We were saddened last week to hear that at least 30 people were killed and many dozens more injured in ISIS-related suicide bombings that targeted an airport and train station in Brussels. The Belgian and European Union capital joins Paris, San Bernardino, Ankara, Jakarta and too many other cities in the past year alone that have come under fire from the Islamic terrorist group.
I was in Brussels most recently three years ago for an International Crisis Group meeting, and I was stunned by its beauty and elegance, highlighted with gold-trimmed architecture and vibrant flowers. In August, the city will celebrate the 20th anniversary of its Flower Carpet, which makes jaw-dropping use of over 600,000 begonias.
This artistry stands in stark contrast to the cowardice and brutality we saw last week.
While we can’t leave aside the immeasurable loss of life, tragic events such as these tend to have an enormous ripple effect on the economy. Between 70 and 80 percent of the European economy is based on consumption, and when people’s sense of safety and security ends up being rattled, they might temporarily avoid spending on travel and at malls, cinemas, restaurants and elsewhere.
I definitely saw this to be the case in the days following the 9/11 attacks. As I’ve shared with you before, I was in Manhattan at the time, attending a financial industry conference. Except for emergency services, all of New York City shut down in every way imaginable, from subways to airports to cell phones. (Because I had a San Antonio area code, I could still make calls on my phone.) I was lucky enough to reserve one of the last available rental cars in the area, and on the long drive home to Texas, I passed many stores and businesses that had closed for the week.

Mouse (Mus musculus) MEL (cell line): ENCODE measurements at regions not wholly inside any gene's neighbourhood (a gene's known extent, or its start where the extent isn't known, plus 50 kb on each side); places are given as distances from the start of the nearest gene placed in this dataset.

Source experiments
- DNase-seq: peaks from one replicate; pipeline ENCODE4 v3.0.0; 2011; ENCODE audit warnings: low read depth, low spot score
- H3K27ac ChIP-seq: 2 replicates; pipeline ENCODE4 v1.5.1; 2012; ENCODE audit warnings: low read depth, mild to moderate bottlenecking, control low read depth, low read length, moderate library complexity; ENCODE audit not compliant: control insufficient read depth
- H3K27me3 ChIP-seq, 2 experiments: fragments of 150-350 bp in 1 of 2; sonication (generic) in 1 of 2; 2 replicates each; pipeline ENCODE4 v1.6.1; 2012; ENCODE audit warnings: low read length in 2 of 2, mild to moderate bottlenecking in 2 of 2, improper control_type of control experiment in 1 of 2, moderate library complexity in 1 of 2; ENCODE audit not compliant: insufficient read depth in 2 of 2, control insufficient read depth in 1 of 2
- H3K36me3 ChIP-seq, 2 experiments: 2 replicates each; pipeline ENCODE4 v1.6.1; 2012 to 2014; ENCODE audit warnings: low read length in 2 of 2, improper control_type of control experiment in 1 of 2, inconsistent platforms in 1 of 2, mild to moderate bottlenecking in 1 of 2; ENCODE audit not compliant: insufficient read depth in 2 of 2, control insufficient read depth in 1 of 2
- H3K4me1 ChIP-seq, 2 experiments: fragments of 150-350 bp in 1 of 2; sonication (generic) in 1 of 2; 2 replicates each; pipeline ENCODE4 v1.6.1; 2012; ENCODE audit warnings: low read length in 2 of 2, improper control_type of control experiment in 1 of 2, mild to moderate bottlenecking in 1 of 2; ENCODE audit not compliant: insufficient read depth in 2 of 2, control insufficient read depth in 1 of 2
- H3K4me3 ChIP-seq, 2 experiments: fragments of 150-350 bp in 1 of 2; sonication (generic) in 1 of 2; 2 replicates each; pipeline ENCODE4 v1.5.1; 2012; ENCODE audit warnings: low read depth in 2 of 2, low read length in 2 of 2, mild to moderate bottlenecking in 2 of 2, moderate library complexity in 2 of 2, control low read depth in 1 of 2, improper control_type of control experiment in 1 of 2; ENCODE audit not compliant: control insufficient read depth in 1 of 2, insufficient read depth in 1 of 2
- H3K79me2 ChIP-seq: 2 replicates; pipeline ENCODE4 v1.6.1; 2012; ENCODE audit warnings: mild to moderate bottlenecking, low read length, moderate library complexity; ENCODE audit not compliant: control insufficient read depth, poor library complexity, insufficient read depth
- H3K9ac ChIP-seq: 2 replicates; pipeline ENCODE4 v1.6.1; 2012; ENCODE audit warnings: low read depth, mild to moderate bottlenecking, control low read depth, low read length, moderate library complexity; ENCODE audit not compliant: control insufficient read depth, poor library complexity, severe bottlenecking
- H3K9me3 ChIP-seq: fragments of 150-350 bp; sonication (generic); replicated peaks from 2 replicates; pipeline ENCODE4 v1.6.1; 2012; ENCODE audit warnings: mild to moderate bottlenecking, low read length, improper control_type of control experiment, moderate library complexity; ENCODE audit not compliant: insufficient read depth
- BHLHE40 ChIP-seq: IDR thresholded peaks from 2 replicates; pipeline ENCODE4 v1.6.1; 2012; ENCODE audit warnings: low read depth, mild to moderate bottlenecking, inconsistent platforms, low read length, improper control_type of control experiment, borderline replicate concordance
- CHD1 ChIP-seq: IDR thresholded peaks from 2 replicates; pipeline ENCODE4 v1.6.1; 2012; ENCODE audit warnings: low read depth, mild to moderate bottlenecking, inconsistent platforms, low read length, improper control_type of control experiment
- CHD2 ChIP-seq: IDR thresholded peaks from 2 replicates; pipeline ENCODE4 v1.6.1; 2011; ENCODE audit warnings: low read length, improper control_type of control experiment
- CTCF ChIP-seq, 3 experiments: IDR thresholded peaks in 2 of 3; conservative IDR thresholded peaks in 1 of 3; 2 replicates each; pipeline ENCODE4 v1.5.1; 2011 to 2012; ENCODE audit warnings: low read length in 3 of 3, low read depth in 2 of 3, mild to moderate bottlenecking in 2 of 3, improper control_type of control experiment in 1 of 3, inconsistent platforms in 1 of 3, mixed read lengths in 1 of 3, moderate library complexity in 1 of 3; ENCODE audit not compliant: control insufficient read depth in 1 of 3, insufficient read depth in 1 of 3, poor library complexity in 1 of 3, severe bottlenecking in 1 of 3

Indeed, few things are as disruptive to our lives and the economy as terrorist activity. A recent Gallup poll found that 79 percent of respondents believe global terrorism to be a “critical threat” to the U.S., the highest of any other potential threat.
What’s more, the economic impact of global terrorism has been rising steadily since 2010. In November, the Institute of Economics and Peace (IEP) calculated its cost at over $52 billion in 2014, the highest ever.
But this figure takes into account only direct, short-term costs. The 9/11 attacks were initially estimated to have cost $27.2 billion, but when you factor in indirect and long-term expenditures—the economic impact, war funding, future veterans’ care and more—it comes closer to $3.3 trillion, according to the New York Times.
So who are the beneficiaries in the aftermath of such disruptive events? Following the Paris attacks in November, aerospace and defense stocks such as Lockheed Martin, Boeing and Northrop Grumman got a boost.
Very often, governments use terrorist attacks to usurp individual rights and chip away at democracy. Little more than a month after 9/11, Congress passed the USA PATRIOT Act, which was vehemently criticized for violating people’s privacy.
Similarly, one of the biggest consequences of the Brussels attack might very well end up being political. Fueled by the Syrian migrant crisis, far-right parties and nationalist movements have already been gaining ground in Europe—the Alternative for Germany party, the National Front in France, the Danish People’s Party—and Brussels will likely serve as an impetus for further change.
The attacks also highlight the importance of owning gold, which investors have traditionally valued for its stability in times of crisis and currency fluctuations. Lately we’ve seen central banks all over the globe respond to lackluster growth with subzero rate polices, and this could accelerate if terrorist activity continues to shock our economies.
The yellow metal is currently up more than 15 percent since the beginning of 2016, making it one of the best performing assets of the year. Over the same time, inflows into gold ETFs have surged 20.3 percent. Earlier this month I shared with you an observation from Pierre Lassonde, cofounder of Franco-Nevada, who told me that for every $1 billion that goes into the SPDR Gold Trust (GLD), the price of gold rises approximately $30 per ounce.